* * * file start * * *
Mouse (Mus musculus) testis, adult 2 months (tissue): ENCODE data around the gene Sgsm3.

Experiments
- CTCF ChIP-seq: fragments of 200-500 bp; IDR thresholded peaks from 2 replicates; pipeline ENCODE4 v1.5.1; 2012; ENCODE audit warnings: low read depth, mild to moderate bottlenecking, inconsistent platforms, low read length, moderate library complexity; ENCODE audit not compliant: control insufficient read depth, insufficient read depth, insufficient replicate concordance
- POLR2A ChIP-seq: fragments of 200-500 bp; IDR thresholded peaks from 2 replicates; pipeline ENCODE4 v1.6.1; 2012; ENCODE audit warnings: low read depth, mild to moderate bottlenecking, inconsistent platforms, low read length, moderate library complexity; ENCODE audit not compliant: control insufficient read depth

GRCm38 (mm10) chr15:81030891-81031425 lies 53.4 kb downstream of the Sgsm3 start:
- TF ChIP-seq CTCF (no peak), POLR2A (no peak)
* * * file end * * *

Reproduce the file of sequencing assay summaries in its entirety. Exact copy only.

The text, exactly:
Mouse (Mus musculus) testis, adult 2 months (tissue): ENCODE data around the gene Sgsm3.

Experiments
- CTCF ChIP-seq: fragments of 200-500 bp; IDR thresholded peaks from 2 replicates; pipeline ENCODE4 v1.5.1; 2012; ENCODE audit warnings: low read depth, mild to moderate bottlenecking, inconsistent platforms, low read length, moderate library complexity; ENCODE audit not compliant: control insufficient read depth, insufficient read depth, insufficient replicate concordance
- POLR2A ChIP-seq: fragments of 200-500 bp; IDR thresholded peaks from 2 replicates; pipeline ENCODE4 v1.6.1; 2012; ENCODE audit warnings: low read depth, mild to moderate bottlenecking, inconsistent platforms, low read length, moderate library complexity; ENCODE audit not compliant: control insufficient read depth

GRCm38 (mm10) chr15:81030891-81031425 lies 53.4 kb downstream of the Sgsm3 start:
- TF ChIP-seq CTCF (no peak), POLR2A (no peak)